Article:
In Software Engineering 101, the first data structure that we’re going to look at is the Linked List. As the name says, the Linked List is a list which consists of a sequence of accessible nodes. It’s both a simple and common data structure that can be used as an approach for implementations of queues, stacks, lists and associative arrays. But why would we not just use an array for this anyway? Well, to begin with Arrays are of a fixed size meaning memory must be allocated for the specified size upon initialisation. However, Linked Lists allocate memory at runtime for the amount that is required (due to it being a dynamic data structure). If we wish to add a new item at the end of our array then this can be an issue if the array is full. If so, this would mean creating a whole new array of a larger size and copying over the values. In a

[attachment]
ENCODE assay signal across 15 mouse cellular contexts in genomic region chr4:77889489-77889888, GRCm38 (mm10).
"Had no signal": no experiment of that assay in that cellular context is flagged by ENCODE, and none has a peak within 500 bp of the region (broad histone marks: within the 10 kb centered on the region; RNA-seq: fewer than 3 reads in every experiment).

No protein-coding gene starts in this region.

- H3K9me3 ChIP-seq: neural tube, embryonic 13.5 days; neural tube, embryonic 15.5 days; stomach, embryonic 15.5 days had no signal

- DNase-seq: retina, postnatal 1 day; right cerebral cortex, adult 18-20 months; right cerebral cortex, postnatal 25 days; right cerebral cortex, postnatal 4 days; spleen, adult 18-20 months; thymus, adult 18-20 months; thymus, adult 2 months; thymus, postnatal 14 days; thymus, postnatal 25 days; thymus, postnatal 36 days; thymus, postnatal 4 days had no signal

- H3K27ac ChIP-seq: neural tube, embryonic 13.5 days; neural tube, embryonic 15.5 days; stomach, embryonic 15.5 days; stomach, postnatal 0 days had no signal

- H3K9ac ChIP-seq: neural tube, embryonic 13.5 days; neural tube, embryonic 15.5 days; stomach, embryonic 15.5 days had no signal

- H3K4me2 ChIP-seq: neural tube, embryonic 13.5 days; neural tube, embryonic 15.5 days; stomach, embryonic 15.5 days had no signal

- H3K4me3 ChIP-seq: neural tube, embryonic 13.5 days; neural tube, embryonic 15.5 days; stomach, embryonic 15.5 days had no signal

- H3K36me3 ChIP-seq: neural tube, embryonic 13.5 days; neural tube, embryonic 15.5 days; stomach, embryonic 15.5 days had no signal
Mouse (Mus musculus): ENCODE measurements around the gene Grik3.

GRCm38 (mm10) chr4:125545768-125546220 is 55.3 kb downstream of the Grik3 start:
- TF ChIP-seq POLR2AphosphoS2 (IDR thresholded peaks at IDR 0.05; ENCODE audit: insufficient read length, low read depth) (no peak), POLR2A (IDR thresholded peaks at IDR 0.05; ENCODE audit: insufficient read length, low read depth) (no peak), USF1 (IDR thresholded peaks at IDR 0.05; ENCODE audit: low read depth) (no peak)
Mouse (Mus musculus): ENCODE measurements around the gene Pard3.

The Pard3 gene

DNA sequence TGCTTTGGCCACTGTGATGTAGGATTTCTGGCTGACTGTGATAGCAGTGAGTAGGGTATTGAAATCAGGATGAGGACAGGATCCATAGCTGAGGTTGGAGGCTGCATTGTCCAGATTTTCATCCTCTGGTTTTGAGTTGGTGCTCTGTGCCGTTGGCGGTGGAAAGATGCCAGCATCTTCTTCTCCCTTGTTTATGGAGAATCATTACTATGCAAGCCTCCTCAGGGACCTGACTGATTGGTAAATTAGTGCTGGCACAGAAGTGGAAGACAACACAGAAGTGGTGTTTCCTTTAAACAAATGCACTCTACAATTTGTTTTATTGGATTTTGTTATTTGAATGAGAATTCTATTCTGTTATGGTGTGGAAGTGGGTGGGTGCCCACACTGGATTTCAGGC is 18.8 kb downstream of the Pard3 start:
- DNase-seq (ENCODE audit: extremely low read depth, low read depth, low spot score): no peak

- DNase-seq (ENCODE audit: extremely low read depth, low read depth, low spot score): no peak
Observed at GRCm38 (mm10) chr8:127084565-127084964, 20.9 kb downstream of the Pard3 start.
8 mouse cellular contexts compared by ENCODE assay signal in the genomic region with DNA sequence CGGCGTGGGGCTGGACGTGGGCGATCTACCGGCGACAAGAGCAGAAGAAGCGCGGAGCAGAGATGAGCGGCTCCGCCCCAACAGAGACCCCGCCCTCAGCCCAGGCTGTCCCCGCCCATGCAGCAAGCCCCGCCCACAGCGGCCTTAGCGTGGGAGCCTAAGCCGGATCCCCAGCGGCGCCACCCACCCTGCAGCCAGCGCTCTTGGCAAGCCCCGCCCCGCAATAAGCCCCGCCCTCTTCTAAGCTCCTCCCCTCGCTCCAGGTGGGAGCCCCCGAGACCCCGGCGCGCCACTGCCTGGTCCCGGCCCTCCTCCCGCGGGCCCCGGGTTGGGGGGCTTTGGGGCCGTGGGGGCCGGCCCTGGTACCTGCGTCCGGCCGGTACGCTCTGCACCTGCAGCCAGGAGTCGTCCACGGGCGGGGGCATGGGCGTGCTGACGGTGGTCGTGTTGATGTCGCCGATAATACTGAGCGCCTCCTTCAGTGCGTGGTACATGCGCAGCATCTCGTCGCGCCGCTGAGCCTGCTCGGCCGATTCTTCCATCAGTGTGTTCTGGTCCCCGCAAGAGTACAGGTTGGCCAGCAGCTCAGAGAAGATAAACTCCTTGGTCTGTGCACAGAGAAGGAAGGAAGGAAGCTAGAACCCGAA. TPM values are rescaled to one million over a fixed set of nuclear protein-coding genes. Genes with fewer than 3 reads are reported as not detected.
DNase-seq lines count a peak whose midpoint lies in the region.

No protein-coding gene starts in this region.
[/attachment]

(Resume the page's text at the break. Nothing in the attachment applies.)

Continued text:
# Software Engineering

## Algorithms: Insertion Sort

Welcome to the first post on Software Engineering 101, where I aim to post weekly(ish) deep-dive articles on algorithms, design patterns, data structures and more! This week we’ll be taking a look at the Insertion Sort algorithm. Insertion Sort is an algorithm used to sort a given list of items. It does so by iterating through the list and building the sorted output one item at a time. Upon each iteration, an item is taken from the list and inserted into the correct position by comparison with its neighbours. This process is repeated until we reach the last item and there are no more left to be sorted. Insertion Sort Let’s begin by taking a look at some of it’s advantages: It’s a simple algorithm to implement Performance is very high when operating with small lists Even more so when the list is already mostly sorted, as fewer iterations of the sorting logic need to take place However, the algorithm